Gift giving, tree decorating, and having dinner with your family. I see no need to associate any of those things with religion.
Ignoring the Christian bits of Christmas is no more of a challenge than ignoring the wintery bits of Christmas (for those of us who sit around singing “White Christmas”, etc., in the sweltering heat). We do the bits we like (the eating, the present exchange, the pretty decorations, the favorite old songs) and don’t do the bits that are meaningless to us (the Jesus stuff).
I hate christmas.
Agree with Cazzle et al above. The other thing with Christmas downunder is that, as mentioned, it falls in the middle of summer and thus is more associated with the holiday season…the kids are all off school for six weeks and the Christmassy stuff is just a herald for the good times ahead: vacations, bbq’s, the Boxing Day Test, sunburn and flies.
Jesus? Sorry, he doesn’t rate much of a mention down here unless you are a practising Christian…and they are getting even fewer and further between in my humble experience.
I’m an atheist so ignore all the religious trappings. Over the years I’ve become more of an ‘a-ritualist’. That is, I don’t take part in any rituals, traditions, or customs that seems particularly pointless. So for me it’s no secular xmas, no birthdays, no weddings or funerals, etc.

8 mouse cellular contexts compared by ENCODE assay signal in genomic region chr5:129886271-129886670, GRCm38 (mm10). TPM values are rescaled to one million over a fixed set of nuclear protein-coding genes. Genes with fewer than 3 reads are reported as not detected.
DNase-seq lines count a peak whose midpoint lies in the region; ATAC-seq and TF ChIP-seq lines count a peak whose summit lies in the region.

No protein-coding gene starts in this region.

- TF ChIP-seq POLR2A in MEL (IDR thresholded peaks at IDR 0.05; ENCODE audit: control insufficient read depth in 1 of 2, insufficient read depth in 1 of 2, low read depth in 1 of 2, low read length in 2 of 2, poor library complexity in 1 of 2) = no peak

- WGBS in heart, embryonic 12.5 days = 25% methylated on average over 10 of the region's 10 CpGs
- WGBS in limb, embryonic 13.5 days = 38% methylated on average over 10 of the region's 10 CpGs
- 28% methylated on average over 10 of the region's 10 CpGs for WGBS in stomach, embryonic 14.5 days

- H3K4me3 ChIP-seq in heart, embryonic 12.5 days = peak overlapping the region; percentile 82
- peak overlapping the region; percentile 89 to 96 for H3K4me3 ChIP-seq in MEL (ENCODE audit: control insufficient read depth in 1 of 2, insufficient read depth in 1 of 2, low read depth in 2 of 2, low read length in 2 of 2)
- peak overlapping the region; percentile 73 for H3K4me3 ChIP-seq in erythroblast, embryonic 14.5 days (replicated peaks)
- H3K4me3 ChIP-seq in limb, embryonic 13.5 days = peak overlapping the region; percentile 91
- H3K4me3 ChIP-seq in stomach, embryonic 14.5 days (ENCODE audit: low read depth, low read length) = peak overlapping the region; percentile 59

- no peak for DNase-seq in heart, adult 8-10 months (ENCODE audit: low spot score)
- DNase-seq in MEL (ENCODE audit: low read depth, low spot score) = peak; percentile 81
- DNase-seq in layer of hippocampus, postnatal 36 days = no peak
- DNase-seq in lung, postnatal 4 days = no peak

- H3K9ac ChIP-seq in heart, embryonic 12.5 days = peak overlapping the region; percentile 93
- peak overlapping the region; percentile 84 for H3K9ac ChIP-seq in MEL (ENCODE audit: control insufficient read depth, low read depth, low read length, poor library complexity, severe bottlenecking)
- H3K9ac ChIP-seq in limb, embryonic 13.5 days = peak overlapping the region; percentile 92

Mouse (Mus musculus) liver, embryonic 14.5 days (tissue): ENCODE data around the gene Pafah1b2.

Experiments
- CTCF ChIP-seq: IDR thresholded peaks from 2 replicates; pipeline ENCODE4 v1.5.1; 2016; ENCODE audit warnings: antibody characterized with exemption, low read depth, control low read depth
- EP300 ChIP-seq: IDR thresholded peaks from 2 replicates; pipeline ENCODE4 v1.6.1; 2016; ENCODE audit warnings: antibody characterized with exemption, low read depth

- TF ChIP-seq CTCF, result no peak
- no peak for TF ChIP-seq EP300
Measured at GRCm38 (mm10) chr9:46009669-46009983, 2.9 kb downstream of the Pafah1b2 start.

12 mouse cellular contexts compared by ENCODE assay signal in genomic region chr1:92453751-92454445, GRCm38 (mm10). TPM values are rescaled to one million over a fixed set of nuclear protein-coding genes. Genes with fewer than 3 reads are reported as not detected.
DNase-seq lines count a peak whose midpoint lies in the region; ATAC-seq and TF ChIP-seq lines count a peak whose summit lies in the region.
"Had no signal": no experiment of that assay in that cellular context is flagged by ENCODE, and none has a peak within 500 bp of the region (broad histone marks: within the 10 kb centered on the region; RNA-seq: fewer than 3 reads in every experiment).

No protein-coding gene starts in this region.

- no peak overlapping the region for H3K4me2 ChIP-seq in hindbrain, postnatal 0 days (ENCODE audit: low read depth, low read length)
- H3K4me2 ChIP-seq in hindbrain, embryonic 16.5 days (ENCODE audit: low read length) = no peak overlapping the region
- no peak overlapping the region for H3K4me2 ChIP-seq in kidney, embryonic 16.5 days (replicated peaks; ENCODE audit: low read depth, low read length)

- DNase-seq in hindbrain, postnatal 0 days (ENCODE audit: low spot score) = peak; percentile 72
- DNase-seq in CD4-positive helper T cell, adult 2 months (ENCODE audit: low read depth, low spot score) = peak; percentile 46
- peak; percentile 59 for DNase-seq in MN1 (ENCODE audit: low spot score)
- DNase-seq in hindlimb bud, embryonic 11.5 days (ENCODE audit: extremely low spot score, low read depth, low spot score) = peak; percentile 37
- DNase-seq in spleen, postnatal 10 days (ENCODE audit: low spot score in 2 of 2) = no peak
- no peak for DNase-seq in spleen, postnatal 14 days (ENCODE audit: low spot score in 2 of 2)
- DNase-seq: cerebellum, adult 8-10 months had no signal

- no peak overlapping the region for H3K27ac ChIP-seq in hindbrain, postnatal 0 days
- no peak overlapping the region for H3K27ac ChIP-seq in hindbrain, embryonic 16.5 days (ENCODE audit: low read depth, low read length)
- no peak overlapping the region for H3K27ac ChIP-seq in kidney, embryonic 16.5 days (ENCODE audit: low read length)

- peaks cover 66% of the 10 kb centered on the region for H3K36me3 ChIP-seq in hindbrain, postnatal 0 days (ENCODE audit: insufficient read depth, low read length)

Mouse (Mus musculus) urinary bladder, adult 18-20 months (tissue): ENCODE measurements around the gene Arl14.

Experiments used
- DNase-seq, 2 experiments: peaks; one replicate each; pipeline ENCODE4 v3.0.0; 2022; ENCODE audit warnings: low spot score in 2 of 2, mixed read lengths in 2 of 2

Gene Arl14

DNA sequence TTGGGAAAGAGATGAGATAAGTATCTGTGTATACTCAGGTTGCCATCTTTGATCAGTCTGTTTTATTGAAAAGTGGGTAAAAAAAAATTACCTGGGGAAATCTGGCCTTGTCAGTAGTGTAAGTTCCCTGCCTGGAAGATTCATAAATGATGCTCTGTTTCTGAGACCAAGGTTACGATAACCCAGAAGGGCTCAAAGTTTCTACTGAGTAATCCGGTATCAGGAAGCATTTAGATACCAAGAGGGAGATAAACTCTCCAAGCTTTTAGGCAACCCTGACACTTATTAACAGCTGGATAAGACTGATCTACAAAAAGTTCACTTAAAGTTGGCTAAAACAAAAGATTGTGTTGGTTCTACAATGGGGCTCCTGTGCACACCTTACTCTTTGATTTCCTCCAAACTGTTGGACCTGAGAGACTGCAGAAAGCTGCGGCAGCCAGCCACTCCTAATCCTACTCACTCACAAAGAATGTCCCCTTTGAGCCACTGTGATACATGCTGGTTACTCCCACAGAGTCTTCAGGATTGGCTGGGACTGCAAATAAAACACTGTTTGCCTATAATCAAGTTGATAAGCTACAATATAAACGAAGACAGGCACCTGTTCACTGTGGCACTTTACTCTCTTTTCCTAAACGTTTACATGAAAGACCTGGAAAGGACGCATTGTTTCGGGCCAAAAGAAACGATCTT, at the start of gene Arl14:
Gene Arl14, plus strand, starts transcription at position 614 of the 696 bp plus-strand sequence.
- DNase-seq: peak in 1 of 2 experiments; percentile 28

We celebrate, with no reservations. Though what we do is probably more technically a secular Yule, given that it involves decorating with evergreen stuff, candles, a huge feast, family gatherings, and giving gifts. After all, it’s the Christians who hijacked the pagan traditions in the first place - if I celebrate it without the Christian trappings, then what’s the best thing to call it?
Actually, for ease of use, we generally call it Christmas, but I will also refer to the solstice, which I truly and sincerely celebrate, as I despise the long nights and look forward to the daylight hours growing longer again. Little Cinnamon’s YMCA preschool is inviting parents to come in and read stories from their holiday traditions, and I’m toying with the idea of blowing everyone’s mind by reading a story about the winter solstice.